What You Teach is Yourself. Magda Gerber
This post is inspired by two of my greatest heroes, inspirations, and teachers; two amazing women who have touched and changed my life, my way of thinking, and my very way of being in the world, through their friendship and example, their words, their work, their very unique way of seeing babies and communicating their understanding and vision to others.
One of these women is Magda Gerber who began introducing a simple but revolutionary idea to parents and caregivers in the United States through the organization (Resources For Infant Educarers or RIE) she founded in the 1970’s. Magda advocated for treating babies as whole and competent people from birth on. “We not only respect babies, we demonstrate our respect every time we interact with them. Respecting a child means treating even the youngest infant as a unique human being, not as an object.”
The other person is Janet Lansbury, who came to know Magda when she was a young mother herself, through participating in one of Magda’s parent infant classes with her first baby (who is now a young adult). Magda and Janet became very dear friends over the years, as Janet went on to continue to study with Magda, and to become a RIE Associate and serve on the RIE Board of Directors. Today, Janet is a skilled and experienced practitioner, teacher, and writer in her own right, and a champion for respectful caregiving and understanding of babies. Janet also has extreme compassion for parents and what a difficult job parenting can be, and she shares unique, profound guidance and support with thousands who would never otherwise have access to Magda’s message, through her weekly blog posts and the use of social media.
In November, near the end of 2011, Janet’s post, The Secrets of Infant Learning was nominated by another passionate advocate for young children, Teacher Tom, as Most Influential Post of the Year in the Edublog Awards, “a community based incentive started in 2004 in response to community concerns relating to how schools, districts and educational institutions were blocking access of learner and teacher blog sites for educational purposes. The purpose of the Edublog awards is to promote and demonstrate the educational values of these social media. The best aspects include that it creates a fabulous resource for educators to use for ideas on how social media is used in different contexts, with a range of different learners. It introduces us all to new sites that we might not have found if not for the awards process.”
In his nomination Tom said:
“Being a preschool teacher, I’m around a lot of newborns, not as their teacher, but hopefully their future teacher, as they come to school to drop off their older siblings. My standing joke had always been to look under their little blankies and say, “Come back to me when you can walk and talk, then we can be friends.” I’ve not said it since discovering parent educator Janet Lansbury’s self-named blog. Inspired by the work of Magda Gerber (for whom she is an important evangelist) Janet has changed my entire way of thinking about babies and very young children, giving me insight into the brilliance and competency of our youngest humans. It’s almost impossible to pick out one post to nominate in this category, nearly every one of them pierces into some core truth about young children and our relationships with them, but the one that had the most impact on me was The Secrets of Infant Learning. The video she shares of a baby scientist at work, and her careful observations, belies so many of my long held assumptions about infants that it’s like she’s opened a door to a whole new world. A close runner up for me is the post Don’t Cramp Your Toddlers Style — The Power of Trust in which a little girl inspires by just lying on a beach. Holy cow!”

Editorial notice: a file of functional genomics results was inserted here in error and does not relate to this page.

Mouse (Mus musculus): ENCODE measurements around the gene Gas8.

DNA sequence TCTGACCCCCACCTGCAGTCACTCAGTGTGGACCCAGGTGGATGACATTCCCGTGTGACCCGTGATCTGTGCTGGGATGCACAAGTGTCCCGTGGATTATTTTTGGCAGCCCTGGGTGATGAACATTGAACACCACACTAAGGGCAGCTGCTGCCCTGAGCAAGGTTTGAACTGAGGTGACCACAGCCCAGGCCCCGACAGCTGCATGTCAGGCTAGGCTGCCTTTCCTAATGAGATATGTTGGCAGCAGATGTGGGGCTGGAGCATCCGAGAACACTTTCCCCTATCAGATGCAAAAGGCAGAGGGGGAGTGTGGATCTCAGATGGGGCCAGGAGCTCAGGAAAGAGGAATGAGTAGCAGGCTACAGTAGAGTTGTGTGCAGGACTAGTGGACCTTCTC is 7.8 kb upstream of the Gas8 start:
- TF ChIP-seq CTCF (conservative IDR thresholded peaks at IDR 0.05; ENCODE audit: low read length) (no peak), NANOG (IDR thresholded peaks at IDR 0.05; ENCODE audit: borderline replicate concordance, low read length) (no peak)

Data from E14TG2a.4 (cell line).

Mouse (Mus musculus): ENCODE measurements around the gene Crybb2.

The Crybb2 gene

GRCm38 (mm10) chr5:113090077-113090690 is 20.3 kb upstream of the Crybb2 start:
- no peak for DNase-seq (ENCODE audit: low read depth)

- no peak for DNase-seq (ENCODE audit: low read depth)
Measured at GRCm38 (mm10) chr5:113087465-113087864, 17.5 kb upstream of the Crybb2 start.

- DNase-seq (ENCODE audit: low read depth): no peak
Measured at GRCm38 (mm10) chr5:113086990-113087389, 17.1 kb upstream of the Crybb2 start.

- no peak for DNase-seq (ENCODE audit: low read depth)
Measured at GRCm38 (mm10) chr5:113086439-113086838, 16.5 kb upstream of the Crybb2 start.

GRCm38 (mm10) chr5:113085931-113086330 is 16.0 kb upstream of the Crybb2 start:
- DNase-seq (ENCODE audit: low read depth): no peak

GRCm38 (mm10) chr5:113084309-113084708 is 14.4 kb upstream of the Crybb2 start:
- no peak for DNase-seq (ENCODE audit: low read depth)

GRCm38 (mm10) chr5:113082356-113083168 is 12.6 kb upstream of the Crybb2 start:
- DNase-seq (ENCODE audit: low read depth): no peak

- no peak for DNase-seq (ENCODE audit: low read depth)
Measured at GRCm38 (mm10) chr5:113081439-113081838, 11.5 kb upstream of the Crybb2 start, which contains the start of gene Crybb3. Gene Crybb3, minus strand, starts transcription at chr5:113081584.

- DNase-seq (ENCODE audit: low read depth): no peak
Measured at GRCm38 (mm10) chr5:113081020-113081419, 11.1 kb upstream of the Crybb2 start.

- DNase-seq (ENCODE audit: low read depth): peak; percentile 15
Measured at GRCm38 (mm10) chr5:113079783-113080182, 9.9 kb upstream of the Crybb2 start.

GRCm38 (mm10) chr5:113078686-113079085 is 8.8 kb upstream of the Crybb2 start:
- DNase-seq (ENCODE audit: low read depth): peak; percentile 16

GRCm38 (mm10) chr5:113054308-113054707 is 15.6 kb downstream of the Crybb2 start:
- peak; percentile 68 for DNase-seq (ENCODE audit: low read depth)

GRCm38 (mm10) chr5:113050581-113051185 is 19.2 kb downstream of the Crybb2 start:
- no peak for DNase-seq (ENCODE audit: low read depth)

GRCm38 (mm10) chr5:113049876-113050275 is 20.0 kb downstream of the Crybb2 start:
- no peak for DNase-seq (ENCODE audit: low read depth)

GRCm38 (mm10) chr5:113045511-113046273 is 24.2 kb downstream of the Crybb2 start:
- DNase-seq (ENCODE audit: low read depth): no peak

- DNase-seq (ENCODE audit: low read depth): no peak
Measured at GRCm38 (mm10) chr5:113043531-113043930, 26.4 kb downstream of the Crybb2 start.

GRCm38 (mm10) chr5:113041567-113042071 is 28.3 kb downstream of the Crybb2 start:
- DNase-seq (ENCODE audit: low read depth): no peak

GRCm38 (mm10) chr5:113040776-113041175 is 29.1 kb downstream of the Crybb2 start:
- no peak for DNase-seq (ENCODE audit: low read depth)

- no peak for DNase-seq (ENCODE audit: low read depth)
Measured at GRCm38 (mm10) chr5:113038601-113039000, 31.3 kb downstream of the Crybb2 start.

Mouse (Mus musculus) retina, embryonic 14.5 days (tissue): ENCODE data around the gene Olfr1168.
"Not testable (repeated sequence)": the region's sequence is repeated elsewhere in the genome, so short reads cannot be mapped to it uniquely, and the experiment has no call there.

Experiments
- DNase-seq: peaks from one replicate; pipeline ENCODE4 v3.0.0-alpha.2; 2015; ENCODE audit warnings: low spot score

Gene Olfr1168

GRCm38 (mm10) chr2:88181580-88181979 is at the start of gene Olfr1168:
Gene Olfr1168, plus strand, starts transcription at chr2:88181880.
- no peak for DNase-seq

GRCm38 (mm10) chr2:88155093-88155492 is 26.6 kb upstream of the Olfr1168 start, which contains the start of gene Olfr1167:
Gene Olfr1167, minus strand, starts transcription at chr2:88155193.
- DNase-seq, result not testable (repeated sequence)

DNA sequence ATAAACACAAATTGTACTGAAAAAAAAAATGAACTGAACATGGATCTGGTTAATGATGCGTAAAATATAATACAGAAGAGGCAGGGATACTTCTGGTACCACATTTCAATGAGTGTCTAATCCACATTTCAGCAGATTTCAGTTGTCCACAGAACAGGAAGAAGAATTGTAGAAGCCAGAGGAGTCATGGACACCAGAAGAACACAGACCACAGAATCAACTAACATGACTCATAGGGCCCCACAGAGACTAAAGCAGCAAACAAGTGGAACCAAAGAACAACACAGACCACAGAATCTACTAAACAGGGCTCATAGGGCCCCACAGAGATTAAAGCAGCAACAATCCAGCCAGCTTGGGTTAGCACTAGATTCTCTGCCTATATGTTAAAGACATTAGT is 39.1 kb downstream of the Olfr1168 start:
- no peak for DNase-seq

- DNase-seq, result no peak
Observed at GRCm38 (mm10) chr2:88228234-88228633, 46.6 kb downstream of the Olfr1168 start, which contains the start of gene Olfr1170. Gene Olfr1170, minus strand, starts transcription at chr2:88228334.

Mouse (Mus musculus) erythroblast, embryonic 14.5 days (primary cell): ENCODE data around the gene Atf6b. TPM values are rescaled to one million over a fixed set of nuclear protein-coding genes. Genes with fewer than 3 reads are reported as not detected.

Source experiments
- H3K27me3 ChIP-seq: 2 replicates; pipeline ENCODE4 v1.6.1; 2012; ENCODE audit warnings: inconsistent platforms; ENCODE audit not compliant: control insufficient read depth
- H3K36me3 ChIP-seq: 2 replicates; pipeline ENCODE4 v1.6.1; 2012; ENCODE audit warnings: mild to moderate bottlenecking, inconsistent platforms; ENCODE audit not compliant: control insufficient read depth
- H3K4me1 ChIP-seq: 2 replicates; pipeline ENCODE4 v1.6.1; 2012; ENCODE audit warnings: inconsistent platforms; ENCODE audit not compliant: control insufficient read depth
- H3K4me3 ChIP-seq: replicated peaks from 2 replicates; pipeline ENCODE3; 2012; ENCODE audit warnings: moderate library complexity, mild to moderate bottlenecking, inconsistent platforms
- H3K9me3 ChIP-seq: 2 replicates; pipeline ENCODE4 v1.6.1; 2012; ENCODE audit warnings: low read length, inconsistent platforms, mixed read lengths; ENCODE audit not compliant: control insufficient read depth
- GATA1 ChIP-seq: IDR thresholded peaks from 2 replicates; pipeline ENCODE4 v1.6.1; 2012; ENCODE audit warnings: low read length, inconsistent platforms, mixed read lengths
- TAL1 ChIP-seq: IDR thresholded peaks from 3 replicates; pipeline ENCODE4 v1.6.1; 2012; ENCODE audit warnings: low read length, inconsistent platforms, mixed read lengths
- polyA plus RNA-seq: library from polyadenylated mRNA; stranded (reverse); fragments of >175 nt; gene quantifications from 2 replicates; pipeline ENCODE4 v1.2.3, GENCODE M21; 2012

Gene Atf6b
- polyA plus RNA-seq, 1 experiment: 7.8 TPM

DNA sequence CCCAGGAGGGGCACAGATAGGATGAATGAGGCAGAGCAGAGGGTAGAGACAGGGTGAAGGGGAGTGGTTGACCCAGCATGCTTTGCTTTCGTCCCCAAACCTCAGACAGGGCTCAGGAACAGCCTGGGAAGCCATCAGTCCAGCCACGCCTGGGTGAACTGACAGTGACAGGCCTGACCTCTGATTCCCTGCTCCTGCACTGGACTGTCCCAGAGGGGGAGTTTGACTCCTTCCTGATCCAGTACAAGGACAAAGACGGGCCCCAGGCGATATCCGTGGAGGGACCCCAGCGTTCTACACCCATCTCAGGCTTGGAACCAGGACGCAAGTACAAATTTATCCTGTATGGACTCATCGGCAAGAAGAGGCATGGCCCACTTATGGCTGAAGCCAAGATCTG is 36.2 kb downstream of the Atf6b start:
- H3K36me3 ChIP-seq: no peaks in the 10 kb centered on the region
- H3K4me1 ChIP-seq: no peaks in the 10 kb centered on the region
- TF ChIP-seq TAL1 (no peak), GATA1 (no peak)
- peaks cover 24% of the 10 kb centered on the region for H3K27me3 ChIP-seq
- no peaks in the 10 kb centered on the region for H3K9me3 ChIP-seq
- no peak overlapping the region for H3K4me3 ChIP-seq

Janet’s nomination and contribution was unique in that hers was the only one that represented and spoke to the particular ways babies and toddlers learn, and the ways in which parents and caregivers can understand and honor these needs. The post ended up being voted third among the top five most influential posts of the year. Yea, Janet! Score one for babies and toddlers everywhere!
In her most recent post, Janet writes :
“Will 2012 be the Year of the Baby? I’m hoping, yes. Perhaps this will be the year that babies are finally acknowledged as uniquely capable, full-fledged people. Maybe parents and caregivers will realize that babies are born knowing something about their development and can be trusted to demonstrate readiness for developmental milestones by “doing them”.”
Today, on her facebook page Janet hosted a lively conversation which began with a question from a parent. I believe parts of this conversation bear repeating here. The question from Candace: “Do you have any posts you wrote or bookmarked on constantly seeing adults mistreat children in the subtle “socially accepted” ways of our society? The arm jerk, the “Sit down and be quiet, don’t make me mad,” kind of thing. It pains me so greatly now that I’ve had this paradigm shift to respectful and relationship-based parenting. I feel disturbed and even heartbroken when I’m out and about in shops or playgrounds, restaurants. I don’t particularly care about how they are caring for their children in terms of formula/breastfeeding, carriers, toys, attachment, sleeping arrangements, etc, but the lack of respect thing gets to me like nothing else!”